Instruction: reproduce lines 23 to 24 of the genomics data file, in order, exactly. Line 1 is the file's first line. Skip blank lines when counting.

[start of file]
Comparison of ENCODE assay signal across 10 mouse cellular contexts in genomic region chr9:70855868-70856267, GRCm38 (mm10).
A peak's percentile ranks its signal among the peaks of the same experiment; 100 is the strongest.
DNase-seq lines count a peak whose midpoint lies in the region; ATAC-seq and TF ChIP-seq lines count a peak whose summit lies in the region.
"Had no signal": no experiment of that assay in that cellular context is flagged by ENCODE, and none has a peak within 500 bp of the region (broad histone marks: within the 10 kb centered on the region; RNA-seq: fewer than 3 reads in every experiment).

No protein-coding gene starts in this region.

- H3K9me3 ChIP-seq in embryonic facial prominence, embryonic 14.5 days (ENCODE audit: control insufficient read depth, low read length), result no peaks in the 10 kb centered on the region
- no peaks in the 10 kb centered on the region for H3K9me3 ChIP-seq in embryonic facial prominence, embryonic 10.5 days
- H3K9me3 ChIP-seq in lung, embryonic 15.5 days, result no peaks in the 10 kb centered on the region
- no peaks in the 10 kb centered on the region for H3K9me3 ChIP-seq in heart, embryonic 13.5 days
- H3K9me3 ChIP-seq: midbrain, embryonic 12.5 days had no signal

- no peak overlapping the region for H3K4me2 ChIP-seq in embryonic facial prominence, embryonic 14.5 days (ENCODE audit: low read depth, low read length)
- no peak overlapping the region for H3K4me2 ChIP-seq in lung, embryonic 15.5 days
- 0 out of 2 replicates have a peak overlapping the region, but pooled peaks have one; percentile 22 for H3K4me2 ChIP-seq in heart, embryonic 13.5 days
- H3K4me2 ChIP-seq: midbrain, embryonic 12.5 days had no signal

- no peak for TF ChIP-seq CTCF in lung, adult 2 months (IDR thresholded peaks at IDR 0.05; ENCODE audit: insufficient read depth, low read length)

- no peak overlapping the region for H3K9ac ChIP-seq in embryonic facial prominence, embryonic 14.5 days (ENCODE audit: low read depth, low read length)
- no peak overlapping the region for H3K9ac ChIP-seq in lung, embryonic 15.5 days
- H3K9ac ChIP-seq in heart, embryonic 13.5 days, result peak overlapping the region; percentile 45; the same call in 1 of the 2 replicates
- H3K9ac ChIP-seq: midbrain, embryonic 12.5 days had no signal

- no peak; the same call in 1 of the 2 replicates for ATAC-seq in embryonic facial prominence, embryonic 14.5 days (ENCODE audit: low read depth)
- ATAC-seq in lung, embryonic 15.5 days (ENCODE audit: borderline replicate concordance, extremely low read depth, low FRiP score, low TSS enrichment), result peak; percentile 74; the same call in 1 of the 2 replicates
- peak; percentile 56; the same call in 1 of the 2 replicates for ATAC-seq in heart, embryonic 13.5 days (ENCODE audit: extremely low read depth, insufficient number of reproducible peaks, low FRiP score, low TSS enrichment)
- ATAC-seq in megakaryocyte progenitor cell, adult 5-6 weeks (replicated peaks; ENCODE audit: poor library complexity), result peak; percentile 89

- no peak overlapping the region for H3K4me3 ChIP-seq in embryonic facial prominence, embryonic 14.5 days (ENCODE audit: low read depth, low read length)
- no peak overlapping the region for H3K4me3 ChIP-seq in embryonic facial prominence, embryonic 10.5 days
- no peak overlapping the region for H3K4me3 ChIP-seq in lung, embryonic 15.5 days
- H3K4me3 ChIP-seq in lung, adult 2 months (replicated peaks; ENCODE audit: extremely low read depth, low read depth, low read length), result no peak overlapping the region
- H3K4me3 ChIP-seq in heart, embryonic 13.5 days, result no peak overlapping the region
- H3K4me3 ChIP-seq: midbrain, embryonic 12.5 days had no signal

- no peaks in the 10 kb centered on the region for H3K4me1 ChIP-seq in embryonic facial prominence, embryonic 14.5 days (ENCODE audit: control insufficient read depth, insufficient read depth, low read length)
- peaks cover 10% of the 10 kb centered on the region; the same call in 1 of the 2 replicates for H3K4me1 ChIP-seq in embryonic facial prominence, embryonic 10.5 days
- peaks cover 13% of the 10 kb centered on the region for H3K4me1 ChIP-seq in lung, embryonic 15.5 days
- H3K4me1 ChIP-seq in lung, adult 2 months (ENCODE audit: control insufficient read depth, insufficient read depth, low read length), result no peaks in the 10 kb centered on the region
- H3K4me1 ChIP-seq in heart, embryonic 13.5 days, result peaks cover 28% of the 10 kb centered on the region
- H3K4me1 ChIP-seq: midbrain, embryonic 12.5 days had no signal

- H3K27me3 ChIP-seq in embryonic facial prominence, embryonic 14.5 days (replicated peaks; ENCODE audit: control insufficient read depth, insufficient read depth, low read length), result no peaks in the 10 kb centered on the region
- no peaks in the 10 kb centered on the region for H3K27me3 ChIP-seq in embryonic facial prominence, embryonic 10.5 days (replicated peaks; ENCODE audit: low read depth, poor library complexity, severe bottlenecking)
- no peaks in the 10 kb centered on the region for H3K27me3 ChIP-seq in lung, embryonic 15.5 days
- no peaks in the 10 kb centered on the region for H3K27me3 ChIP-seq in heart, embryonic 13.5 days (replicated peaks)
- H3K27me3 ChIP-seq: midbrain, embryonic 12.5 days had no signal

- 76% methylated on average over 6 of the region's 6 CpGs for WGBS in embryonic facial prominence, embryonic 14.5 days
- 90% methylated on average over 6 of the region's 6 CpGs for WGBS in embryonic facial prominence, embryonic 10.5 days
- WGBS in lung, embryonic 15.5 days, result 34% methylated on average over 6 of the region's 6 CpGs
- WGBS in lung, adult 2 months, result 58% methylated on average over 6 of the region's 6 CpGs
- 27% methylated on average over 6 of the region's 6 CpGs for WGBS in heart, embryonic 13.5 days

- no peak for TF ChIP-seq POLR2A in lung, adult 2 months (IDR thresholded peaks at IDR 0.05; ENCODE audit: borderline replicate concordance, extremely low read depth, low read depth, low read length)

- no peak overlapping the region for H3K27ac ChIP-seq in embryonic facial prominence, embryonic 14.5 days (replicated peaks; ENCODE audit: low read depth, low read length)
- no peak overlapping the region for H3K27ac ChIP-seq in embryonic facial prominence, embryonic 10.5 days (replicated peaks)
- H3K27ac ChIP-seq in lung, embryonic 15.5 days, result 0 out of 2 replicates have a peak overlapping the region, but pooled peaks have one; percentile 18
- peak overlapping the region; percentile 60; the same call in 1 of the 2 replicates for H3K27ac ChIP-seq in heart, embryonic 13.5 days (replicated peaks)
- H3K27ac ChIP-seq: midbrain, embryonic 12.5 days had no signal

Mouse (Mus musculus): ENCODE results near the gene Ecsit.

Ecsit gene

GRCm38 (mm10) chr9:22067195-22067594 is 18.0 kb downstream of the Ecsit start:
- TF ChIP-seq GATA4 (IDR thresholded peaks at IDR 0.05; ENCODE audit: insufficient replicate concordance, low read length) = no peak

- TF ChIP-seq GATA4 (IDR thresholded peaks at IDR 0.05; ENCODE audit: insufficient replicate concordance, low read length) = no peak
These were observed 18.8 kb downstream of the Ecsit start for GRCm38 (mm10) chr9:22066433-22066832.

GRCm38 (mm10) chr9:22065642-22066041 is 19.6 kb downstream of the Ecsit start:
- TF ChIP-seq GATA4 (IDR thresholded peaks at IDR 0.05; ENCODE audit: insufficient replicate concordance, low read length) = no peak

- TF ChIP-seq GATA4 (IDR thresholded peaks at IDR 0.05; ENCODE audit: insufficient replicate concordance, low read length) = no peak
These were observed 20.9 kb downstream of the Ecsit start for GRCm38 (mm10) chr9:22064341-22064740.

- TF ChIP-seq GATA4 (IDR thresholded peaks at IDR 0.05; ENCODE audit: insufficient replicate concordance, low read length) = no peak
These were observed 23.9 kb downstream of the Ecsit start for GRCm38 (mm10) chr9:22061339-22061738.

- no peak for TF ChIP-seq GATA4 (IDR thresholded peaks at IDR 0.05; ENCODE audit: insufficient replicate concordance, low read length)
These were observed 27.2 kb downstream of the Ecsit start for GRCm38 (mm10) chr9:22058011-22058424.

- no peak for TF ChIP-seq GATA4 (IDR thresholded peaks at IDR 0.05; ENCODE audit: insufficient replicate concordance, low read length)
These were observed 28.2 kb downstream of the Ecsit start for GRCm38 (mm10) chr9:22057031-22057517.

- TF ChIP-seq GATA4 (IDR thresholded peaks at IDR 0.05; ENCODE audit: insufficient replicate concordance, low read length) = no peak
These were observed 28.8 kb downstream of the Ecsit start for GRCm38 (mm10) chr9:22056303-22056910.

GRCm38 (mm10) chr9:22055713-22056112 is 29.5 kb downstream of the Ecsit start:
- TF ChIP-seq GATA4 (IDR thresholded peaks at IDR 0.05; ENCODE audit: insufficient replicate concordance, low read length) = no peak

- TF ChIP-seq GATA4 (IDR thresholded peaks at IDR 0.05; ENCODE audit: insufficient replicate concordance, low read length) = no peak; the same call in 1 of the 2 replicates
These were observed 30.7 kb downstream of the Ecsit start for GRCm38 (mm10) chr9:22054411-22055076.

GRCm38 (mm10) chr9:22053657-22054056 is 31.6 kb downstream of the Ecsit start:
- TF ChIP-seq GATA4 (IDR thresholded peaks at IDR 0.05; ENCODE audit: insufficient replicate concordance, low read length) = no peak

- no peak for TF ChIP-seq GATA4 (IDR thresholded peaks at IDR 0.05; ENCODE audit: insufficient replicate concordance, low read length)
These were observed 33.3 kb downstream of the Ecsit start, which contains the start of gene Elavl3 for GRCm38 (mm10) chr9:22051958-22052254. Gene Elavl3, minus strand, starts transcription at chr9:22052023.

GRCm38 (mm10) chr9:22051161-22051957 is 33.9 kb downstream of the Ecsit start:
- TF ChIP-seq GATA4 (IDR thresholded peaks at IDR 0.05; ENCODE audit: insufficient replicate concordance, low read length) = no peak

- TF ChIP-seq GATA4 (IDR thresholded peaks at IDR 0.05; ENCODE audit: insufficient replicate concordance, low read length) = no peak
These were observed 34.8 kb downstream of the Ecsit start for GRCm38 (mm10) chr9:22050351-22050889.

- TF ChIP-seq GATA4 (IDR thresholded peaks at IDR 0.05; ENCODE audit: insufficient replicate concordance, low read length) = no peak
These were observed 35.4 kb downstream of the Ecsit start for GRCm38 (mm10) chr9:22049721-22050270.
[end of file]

- ATAC-seq in megakaryocyte progenitor cell, adult 5-6 weeks (replicated peaks; ENCODE audit: poor library complexity), result peak; percentile 89

- no peak overlapping the region for H3K4me3 ChIP-seq in embryonic facial prominence, embryonic 14.5 days (ENCODE audit: low read depth, low read length)